Yes, I think Corey has it right. There also seems to have been a Mitsubishi van sometime after the Nissan and before Renault’s or Chrysler’s that met the criteria.

        Anyway, I think in the end, like much in life, Renault’s and Chrysler’s victory was a marketing one. They pitched the idea they had done something unique and innovative and people bought it.

        • 0 avatar

          Marcelo, is the Espace sold in Brazil? I would assume it to be VERY expensive if so, something so large and European in nature.

          Also, not sure if something like that would hold up too well on those rough roads. You’d be better off with a GMC ASTRO AWD. Ha.

          • 0 avatar

            No, it never was. Alas, we have forbidden fruit, too. The smaller minivans are all on offer here though, things like the Renault Scènic, Citroën Picasso C4, Fiat Idea. We also get or got things like Fiat Doblò, Citroën Berlingo and Renault Kangoo that while technically different, fundamentally serve the same purpose. And all much better than an Astro (whch we don’t get, thank God).

          • 0 avatar

            With those choices, sounds like there’d be room for the Skoda Yetti! I have always liked the Berlingo. Kind of a funky fun thing, which seems very useful.

            The Picasso I always found gross looking, even though in general I like Citroen design. The C6 and new DS3 in particular.

          • 0 avatar

            Oh and how could I forget? There are more, Chevy Spin, Nissan Livina, JAC J7 (?, Chinese), VW SpaceFox. All of which are about the original Espace’s lenght and some of which (Spin, Livina, Doblò) have seven passenger versions (the Chinese one too, I think).

            Interestingly, those that are not real minivans (Doblò, Kangoo) have sliding doors while the true minivans don’t.

  • avatar

    I would like to have [in the America], a first-gen Espace, two-tone white over tan, in AWD guise. I would purchase a Members Only jacket just for the occasion.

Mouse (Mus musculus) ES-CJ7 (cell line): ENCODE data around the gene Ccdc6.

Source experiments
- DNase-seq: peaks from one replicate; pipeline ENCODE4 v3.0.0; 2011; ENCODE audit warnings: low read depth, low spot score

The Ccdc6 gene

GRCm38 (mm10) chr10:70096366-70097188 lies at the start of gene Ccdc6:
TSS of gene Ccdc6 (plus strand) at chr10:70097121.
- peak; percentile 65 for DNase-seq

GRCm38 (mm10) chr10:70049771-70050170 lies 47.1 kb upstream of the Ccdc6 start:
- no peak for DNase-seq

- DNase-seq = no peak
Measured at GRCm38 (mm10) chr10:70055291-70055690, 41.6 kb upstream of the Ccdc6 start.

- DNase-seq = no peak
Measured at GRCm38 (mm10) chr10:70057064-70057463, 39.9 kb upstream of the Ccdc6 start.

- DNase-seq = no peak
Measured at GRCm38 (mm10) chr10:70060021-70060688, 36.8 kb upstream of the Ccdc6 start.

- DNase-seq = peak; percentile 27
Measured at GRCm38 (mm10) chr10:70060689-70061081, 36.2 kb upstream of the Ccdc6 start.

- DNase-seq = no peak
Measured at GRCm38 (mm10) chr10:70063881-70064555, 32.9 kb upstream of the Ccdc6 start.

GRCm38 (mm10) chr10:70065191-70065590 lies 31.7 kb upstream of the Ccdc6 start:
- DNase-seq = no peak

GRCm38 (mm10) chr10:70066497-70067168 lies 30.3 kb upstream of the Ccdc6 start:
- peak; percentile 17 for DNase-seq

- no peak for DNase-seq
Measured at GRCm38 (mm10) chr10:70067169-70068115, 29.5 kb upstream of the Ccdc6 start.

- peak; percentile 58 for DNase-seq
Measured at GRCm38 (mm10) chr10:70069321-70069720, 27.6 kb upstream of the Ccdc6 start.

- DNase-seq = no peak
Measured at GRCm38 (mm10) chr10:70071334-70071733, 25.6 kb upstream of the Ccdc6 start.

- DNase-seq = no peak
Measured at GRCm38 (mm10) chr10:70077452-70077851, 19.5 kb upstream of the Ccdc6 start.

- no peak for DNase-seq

I have no problem giving credit to Renault for the creation of the minivan. Even if it was about the same time as the Chrysler, it’s more minivan in design, had a more flexible interior, and has sold more units around the world. Chrysler’s models have primarily been (until quite recently) US and UK only.

    I feel it must be no coincidence that the Aerostar which debuted a couple years after the Renault and Chrysler looked… just like the Espace.

    • 0 avatar

      I think the first one is great looking though I like the second and third ones very much, specially the side mirrors. I don’t know how I got the idea, but to me they sort of look like horns. Raging bull horns!

    • 0 avatar

      Huh? Chrysler minivans were produced by Steyr in Austria and sold in Europe for years. On top of that, Chrysler has sold many multiples of Renault’s Espace production. Chrysler had sold 13 million minivans in 80 countries as of 2008. Besides, the Espace was designed by Talbot in 1979, when they were part of Chrysler. Considering only 1.24 million have sold in thirty years, they were right to let it go.

      • 0 avatar

        As explained in the article CJ. By the way, not Talbot, but Rootes in England got it started. I’d like to sew how many Chrysler vans were sold in Europe and compare to the Espace’s numbers. Last time I was in Europe I saw plenty of Espaces of all generations. Chrysler vans I only saw 2. In England.

        Chrysler actually didn’t let it go, they were forced to. By the US government. Not the brightest of decisions in retrospect.

        • 0 avatar

          You need to read this before saying the US governmeny forced Chrysler to stop developing the Espace:

          Nowhere does it state that Chrysler was forced by the US government to sell its foreign subsidiaries. The selling off of Chrysler assets overseas and domestically was a direct consequence of the company being bankrupt on paper, and needing every cent. It then went through a song and dance to get federal loan guarantees, stiff-arm its suppliers, defer pension contributions for its workers, etc.etc.

          As you can read at the link I provided..

          • 0 avatar

            Well that’s the story we hear in Brazil all the time. Chrysler here got sold to VW and though I was too young to remember much of it, that’s the story as how I’ve read it in many Brazilian sources and later even by talking to some directly involved on the Brazilian side.

            But thanks for the link. I will read it and balance it against what I have heard.

  • avatar